Cover Story

The presidential speakers at APA's Annual Convention in Toronto will discuss myriad topics related to psychology, the brain and education--from mental time travel to academic administration.

Grover J. Whitehurst, PhD, director of the Institute of Education Sciences of the U.S. Department of Education, will present some of the opportunities and challenges for psychology in education research at his session, "Psychology and evidence-based education," on Friday, Aug. 8, 10-10:50 a.m.

Whitehurst, who was appointed director by President George W. Bush, says he'll discuss the institute's desire for applied practical research in schools that addresses the needs of educators and policy-makers--something psychologists' training equips them to do. Some of the challenges for psychologists in this arena, he notes, involve working in nontraditional settings with large populations.

"There is a series of arts and crafts that are involved in working with communities and schools and teachers that are different from the crafts taught in [psychology] graduate training programs," says Whitehurst. "Most of the work that will be relevant to educators and policy-makers is work that is done at a sufficient scale to make choices about programs. The research needs to be done in numerous classrooms and several school districts."

The institute will provide significant new funding for such psychological research in education, Whitehurst says. "The challenge here is to turn education into an evidence-based field in the way that clinical psychology has been turned into an evidence-based field in the last 30 years," he explains. "There's a tremendous problem out there, and psychology is ideally situated to address it."

Michael Posner, PhD, professor emeritus at the University of Oregon and adjunct professor at Weill Medical College of Cornell University, will also delve into education--but with a different focus. In his session, "Educating the developing brain," on Saturday, Aug. 9, 1-1:50 p.m., he'll discuss how genetic differences and specific life experiences shape the efficiency of neural networks involved in attention and language.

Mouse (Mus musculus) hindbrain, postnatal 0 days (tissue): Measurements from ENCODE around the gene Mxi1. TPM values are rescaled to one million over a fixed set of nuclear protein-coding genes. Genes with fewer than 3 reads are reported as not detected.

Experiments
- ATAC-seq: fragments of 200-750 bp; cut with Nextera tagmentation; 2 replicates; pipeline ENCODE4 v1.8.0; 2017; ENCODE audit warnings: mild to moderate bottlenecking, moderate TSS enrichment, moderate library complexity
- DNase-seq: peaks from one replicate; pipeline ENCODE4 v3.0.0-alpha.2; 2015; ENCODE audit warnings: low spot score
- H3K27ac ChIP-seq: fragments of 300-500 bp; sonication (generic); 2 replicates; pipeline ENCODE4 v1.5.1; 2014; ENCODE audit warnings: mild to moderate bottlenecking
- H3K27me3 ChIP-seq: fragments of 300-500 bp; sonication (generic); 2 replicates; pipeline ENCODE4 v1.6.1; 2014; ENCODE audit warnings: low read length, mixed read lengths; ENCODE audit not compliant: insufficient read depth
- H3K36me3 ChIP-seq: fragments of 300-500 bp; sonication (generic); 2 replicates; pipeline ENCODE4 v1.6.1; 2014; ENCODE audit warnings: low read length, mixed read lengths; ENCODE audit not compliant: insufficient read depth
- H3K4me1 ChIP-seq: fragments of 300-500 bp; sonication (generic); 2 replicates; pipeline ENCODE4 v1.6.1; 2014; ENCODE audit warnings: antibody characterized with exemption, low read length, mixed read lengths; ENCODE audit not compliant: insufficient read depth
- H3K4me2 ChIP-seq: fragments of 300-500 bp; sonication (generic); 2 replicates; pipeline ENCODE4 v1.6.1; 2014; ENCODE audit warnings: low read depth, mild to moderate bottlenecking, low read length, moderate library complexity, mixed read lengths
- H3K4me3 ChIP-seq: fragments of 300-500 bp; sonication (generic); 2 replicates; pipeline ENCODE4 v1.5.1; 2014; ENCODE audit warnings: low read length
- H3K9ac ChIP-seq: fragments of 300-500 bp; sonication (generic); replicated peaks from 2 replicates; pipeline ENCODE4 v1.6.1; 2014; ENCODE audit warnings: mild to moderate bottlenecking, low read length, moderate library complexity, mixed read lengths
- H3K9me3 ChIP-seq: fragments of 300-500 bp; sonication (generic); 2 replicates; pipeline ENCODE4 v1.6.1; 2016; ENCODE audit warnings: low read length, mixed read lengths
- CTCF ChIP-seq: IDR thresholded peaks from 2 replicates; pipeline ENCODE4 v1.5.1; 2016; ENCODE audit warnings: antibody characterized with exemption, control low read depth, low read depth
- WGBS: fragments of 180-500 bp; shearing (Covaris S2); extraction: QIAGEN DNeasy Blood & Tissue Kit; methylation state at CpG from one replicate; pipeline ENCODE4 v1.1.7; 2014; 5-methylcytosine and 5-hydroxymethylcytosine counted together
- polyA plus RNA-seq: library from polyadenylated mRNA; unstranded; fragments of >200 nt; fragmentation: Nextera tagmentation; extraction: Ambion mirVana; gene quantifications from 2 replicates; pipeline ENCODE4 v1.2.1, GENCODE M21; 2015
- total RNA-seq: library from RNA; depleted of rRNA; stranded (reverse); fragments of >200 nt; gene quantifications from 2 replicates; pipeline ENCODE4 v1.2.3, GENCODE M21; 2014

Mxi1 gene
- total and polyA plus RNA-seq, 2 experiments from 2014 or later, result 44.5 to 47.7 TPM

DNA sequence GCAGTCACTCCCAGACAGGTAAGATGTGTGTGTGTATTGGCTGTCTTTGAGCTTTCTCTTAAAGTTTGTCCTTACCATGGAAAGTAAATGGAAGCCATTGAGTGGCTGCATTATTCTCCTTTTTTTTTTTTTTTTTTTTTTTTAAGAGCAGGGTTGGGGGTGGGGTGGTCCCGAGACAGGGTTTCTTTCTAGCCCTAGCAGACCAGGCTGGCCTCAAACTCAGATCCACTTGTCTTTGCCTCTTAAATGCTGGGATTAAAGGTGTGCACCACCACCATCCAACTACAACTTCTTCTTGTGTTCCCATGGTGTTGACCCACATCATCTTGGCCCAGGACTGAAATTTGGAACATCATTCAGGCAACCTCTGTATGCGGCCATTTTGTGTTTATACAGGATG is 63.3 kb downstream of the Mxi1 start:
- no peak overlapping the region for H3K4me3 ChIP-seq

According to Posner, neural networks develop similarly in everyone--yet the efficiency of individuals' networks can be very different. He'll share early findings from a current study involving 4 -year-olds and from projects on early acquisition of literacy and numeracy.

"There are programs that assist in that type of learning," he says. "They all involve a certain amount of attention and ability of a child to regulate their behavior. Attentional networks are susceptible to training--and we're interested in studying that aspect."

Continuing the theme of learning, Robert J. Sternberg, PhD, APA president, Yale University IBM Professor of Psychology and Education and director of the Yale Center for the Psychology of Abilities, Competencies and Expertise, will discuss the Rainbow Project--a collaboration of more than 15 high schools, colleges and universities across the country that examined the efficiency of a test based on his theory of successful intelligence and designed to augment the SAT. His session, "The Rainbow Project: what's wrong with college admissions and how psychology can fix it," will highlight the need for new tests for college admissions, what forms these tests might take and why they increase equity in the college admissions process.

"The goal [of the Rainbow Project] was to determine whether the test would improve the prediction of college performance and promote diversity in undergraduate classes," he says. The test--which looks at analytical, creative and practical abilities-- accomplished both objectives. Now, he says, he and the other investigators are starting phase two of the project--a larger study to determine how to improve the test and replicate the results with a larger population.

"The unusual thing about this study is that the collaboration is made up of many investigators--[30 in the first phase]--with widely varying points of view," says Sternberg. "Not all of them believe in my theory [of successful intelligence.] Some are sympathetic, some are unsympathetic and some are indifferent. It doesn't have the usual problem of 'These people all have the same point of view.'"

Sternberg's lecture is on Saturday, Aug. 9, 2-2:50 p.m.

Further Reading

The Presidential Track will also feature:

  • Henry L. Roediger III, PhD, Washington University in St. Louis, on "Aging and false memory: exploring Mark Twain's conjecture."
    Friday, Aug. 8, 11-11:50 a.m.
    Chair: Endel Tulving, PhD, Rotman Research Institute.

  • Peter Salovey, PhD, Yale University, on "Emotional intelligence: What do we know, really?"
    Friday, Aug. 8, 12-12:50 p.m.
    Chair: Robert J. Sternberg, PhD, Yale University.

  • Endel Tulving, PhD, Rotman Research Institute, on "What makes mental time travel possible?"
    Friday, Aug. 8, 1-1:50 p.m.
    Chair: Henry L. Roediger III, PhD, Washington University in St. Louis.

  • Sharon Stephens Brehm, PhD, Indiana University Bloomington, on "The psychology of academic administration: survival tips and significant issues."
    Saturday, Aug. 9, 11-11:50 a.m.
    Chair: William C. Howell, PhD, Arizona State University.

  • Patrick H. DeLeon, PhD, JD, APA past-president, on "The maturation of a health profession: quality psychopharmacological care."
    Saturday, Aug. 9, 12-12:50 p.m.
    Chair: Michael J. Sullivan, PhD, APA Practice Directorate.